Cuddling our children keeps society from collapsing.
An intriguing body of scientific evidence for this comes from long-term research on residents of the low-income district of Hochelaga in Montreal.
The first 2014 issue of Nature, the international weekly journal of science, features an article by Stephen S. Hall, describing the work of University of Montreal scientist Richard Tremblay. In 1984, Tremblay initiated the "Montreal Longitudinal Study," as it is now known, as part of an effort to deal with hyperactive, physically aggressive kindergarten boys.
Kindergarten teachers identified aggressive behaviour -- boys who fought, kicked or bit other children; or bullied or intimidated them. Their parents were interviewed about their own educational attainment, age, socio-economic status and marital status. A subset of the boys showing aggressive behaviour received positive interventions, e.g., they were integrated with better-behaved children to provide positive role models, and their families received support and counselling.
Tremblay, a recent PhD, tracked children from 53 schools in the area, testing the effectiveness of these support measures in dealing with the problem of aggressive behaviour in kindergarten boys. His follow-up studies showed that these boys' scholastic performance improved and their subsequent aggressive or criminal behaviour decreased. Thirty years and hundreds of scientific publications later, the study is still active.
Tremblay's research has gone well beyond tracking effectiveness of support measures, to look into the "roots" of aggression. His data indicate that all young children are naturally aggressive: he quotes Saint Augustine as saying: "It is not the infant's will that is harmless, but the weakness of infant limbs." Aggressive acts begin when children are very young, peak between the ages of two and four, and normally disappear as they grow older and learn to control their impulses. But in a minority of children -- mostly males -- anti-social acts persist undiminished in frequency throughout adolescence and into adulthood.
One of Tremblay's studies presents evidence that "the odds of male offspring of poorly educated teenage mothers not desisting from a high level of physical aggression at age 6 years are 9.3 times greater than those of their counterparts without such mothers."
A more secure and nurturing environment helps us "unlearn" instinctive aggressive behaviour. But is there also a genetic component to aggression? Tremblay's more recent work suggests there is, in an interesting way.
The issue may not be whether certain genes are present, but whether genes that trigger aggressive acts continue to be expressed after early childhood. While Tremblay was pursuing his research into human behaviour, geneticists were exploring how genes that are active in young mammals become inactivated as a normal part of development. Chemically speaking, this occurs when a methyl (-CH3) group attaches to certain DNA nucleotides -- a process known as DNA methylation.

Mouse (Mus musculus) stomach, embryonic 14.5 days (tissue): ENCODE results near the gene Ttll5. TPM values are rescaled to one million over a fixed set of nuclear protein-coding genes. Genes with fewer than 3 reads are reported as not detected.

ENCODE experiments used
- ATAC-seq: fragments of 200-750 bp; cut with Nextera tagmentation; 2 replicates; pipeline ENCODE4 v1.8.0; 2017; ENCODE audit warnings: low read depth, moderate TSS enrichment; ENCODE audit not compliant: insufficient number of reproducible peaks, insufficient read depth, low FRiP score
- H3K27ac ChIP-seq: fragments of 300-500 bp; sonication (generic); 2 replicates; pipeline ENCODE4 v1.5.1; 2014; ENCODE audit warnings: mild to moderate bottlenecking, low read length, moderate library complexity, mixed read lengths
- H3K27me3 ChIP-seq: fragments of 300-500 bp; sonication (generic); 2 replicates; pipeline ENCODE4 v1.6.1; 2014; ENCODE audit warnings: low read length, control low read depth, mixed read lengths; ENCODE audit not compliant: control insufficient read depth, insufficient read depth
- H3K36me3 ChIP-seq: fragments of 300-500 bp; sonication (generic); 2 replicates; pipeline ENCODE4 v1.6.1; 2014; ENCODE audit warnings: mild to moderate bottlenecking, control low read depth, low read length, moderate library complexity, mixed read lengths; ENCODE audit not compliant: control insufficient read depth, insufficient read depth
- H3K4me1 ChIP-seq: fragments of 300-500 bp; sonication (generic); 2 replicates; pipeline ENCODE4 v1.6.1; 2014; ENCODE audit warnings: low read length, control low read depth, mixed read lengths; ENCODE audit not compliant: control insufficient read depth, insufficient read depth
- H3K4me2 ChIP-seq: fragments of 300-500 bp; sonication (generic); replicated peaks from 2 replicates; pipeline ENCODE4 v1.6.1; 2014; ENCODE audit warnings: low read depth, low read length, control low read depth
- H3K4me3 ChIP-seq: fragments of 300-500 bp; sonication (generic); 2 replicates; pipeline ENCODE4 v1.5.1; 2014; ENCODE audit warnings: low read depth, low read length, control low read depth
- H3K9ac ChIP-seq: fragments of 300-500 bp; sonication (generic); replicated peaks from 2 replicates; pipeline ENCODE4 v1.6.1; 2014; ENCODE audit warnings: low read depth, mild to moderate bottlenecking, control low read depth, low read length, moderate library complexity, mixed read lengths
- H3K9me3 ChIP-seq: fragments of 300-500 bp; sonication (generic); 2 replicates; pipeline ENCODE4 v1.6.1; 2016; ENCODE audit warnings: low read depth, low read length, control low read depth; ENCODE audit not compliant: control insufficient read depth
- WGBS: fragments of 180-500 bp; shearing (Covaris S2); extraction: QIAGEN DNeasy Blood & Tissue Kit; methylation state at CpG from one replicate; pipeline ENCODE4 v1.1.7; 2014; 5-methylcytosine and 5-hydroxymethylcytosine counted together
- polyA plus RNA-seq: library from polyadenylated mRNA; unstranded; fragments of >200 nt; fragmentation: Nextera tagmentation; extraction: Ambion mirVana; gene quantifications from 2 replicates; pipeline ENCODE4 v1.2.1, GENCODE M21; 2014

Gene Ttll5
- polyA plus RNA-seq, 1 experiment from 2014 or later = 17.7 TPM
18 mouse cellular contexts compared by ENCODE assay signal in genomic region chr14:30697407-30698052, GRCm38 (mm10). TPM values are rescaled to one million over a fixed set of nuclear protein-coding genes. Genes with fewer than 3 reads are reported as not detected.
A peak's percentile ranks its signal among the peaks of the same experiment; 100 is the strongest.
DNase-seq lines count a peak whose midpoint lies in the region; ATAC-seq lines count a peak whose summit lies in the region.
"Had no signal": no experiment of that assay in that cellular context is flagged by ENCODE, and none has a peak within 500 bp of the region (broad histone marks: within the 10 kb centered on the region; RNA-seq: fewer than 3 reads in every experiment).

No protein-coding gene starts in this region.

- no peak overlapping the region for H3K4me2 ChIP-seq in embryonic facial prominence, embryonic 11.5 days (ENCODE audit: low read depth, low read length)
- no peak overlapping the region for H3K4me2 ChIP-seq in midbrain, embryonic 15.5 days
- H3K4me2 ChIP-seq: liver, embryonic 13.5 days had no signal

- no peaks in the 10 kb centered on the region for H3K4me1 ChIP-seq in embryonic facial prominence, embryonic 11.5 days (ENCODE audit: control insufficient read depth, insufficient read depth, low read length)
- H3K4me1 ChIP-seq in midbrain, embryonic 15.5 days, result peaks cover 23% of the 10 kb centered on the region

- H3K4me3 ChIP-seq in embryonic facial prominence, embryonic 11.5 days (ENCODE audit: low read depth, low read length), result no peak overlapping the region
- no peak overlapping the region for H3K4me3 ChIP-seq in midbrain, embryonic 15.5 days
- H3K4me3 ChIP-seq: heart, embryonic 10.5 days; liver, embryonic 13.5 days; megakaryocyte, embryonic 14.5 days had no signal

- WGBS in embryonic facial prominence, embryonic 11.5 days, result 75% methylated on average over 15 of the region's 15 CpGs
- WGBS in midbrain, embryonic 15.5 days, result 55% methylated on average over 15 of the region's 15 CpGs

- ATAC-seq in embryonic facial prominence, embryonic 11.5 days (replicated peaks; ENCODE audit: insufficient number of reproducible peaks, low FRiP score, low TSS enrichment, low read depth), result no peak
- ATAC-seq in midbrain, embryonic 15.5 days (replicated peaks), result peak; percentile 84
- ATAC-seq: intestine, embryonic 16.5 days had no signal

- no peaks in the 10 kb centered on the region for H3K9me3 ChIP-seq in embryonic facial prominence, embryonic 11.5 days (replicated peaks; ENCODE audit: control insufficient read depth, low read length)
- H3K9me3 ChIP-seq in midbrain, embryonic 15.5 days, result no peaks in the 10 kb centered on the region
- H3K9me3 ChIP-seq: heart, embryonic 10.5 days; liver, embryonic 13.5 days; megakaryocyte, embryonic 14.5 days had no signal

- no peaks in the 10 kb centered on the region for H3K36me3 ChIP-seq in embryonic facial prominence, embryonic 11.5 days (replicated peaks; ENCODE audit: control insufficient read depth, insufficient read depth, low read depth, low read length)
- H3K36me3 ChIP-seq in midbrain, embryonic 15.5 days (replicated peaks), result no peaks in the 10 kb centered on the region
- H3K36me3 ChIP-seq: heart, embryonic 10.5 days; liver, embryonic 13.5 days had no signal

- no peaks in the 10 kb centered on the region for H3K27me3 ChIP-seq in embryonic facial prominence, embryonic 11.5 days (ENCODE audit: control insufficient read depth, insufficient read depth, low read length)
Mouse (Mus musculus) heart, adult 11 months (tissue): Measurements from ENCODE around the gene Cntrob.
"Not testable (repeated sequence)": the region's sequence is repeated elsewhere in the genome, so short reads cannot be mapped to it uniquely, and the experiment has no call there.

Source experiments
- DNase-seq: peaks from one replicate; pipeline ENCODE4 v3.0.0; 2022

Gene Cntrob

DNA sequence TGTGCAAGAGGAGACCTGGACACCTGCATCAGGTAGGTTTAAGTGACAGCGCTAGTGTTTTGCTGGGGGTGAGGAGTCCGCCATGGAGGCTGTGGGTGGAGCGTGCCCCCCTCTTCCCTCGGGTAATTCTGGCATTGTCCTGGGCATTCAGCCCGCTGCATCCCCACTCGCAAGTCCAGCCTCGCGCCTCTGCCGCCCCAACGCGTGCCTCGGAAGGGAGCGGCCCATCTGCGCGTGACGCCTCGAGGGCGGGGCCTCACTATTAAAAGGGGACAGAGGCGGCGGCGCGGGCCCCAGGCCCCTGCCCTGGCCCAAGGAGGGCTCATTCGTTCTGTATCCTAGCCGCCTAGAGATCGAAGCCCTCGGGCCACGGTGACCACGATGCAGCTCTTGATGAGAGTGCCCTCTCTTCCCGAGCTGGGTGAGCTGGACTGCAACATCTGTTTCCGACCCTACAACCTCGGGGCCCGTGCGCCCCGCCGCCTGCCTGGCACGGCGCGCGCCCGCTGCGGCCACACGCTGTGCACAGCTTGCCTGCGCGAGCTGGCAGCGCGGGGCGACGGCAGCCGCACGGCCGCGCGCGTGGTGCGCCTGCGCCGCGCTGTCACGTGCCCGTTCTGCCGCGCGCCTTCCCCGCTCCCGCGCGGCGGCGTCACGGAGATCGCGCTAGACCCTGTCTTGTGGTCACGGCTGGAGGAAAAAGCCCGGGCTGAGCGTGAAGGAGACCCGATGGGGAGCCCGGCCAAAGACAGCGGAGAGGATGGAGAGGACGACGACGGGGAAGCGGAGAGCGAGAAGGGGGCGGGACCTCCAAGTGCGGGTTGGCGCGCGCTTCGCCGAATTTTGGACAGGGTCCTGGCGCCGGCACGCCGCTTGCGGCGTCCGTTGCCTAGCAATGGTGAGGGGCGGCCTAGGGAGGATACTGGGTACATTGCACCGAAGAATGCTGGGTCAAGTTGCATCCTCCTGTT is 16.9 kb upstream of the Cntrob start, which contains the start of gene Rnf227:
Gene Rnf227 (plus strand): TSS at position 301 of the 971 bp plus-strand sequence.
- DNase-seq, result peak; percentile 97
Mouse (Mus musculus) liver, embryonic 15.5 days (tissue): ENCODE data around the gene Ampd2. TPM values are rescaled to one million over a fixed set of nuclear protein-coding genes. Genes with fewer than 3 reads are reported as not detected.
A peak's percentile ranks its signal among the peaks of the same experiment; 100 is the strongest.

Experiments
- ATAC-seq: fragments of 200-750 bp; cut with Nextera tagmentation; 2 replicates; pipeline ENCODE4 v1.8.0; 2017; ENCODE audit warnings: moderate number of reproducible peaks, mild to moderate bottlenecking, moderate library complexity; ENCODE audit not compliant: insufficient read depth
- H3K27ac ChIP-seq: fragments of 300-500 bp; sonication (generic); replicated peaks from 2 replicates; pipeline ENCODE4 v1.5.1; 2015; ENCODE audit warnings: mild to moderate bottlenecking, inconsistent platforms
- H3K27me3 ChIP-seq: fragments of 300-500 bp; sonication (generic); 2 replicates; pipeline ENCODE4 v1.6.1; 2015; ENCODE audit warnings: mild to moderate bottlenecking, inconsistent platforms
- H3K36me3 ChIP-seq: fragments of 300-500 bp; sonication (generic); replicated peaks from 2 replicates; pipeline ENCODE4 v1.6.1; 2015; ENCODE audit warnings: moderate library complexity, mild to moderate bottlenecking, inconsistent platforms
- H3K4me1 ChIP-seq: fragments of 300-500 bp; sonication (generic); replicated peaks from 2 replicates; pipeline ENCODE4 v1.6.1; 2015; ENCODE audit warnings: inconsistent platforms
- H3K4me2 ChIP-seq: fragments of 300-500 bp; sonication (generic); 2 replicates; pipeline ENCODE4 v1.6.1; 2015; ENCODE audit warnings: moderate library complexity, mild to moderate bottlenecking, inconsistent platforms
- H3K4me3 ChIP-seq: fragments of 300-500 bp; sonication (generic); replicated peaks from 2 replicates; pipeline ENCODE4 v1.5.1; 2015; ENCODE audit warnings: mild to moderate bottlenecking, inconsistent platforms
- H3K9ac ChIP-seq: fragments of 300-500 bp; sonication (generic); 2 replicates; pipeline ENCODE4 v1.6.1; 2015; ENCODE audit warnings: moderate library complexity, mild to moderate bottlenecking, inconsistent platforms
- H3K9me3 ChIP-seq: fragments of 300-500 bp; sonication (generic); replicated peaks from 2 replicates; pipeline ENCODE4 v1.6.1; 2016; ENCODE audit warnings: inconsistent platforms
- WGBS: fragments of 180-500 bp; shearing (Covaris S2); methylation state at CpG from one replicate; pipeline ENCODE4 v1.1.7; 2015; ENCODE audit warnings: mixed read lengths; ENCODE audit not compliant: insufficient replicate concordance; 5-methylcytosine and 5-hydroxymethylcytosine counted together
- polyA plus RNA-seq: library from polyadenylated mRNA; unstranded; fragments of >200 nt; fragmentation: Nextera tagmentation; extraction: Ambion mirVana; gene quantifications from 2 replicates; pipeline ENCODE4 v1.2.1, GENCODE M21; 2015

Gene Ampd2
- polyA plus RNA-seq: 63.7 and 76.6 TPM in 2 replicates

In 2004 Tremblay met another Montreal scientist, Moshe Szyf at McGill, who had discovered that if mothers of newborn rats lick and groom their babies, the baby rats develop different patterns of DNA methylation than rats who receive less attention from their mothers. In particular, a mother rat's care alters the activity of genes that determine how her offspring responds to stress.
Tremblay teamed up with McGill researchers to study whether young monkeys show similar changes in DNA methylation in response to maternal care. They compared one group of monkeys nurtured by their mothers with a second group separated from their mothers shortly after birth. Research published in 2012 showed that the two groups of monkeys developed different DNA methylation patterns at a young age and that these changes persisted for the 8-year period of study.
While the genetic changes in the two groups of monkeys were complex, one significant difference involved the functioning of a gene that reduces levels of serotonin, which can lead to elevated stress and aggressive behaviour.
Tremblay, Szyf and others have now published a study that extends these results to humans. They found distinct differences in patterns of DNA methylation in two groups of men from the Montreal Longitudinal Study, one group with a history of aggressive behaviour, the other without.
Tremblay, currently on a 10-year appointment at University College in Dublin, has launched a new longitudinal study of benefits from even earlier intervention. This study will focus on mothers-to-be in a poor neighbourhood of Dublin. They will receive home visits and counselling on nutrition, smoking, drug and alcohol use until their children are four years old. He and his colleagues will compare aggressive behaviour in children of women who receive support measures with children of women who do not. They will also track patterns of DNA methylation in an effort to document whether nurturing by parents can influence gene expression in their children.
Tremblay is aware that findings from the Montreal Longitudinal Study have implications for how we invest public resources. He suggests that one key response is to improve the quality of life for low-income families, who will transfer benefits to the next generation. And his data bear this out: he has also shown that daycare provides significant benefits for children (in terms of reduced aggressive behaviour and improved scholastic outcomes) from low-income families, but not from more affluent families.
Ole Hendrickson is a forest ecologist and current president of the Ottawa River Institute, a non-profit charitable organization based in the Ottawa Valley.
Photo: Kristen Ankiewicz/flickr
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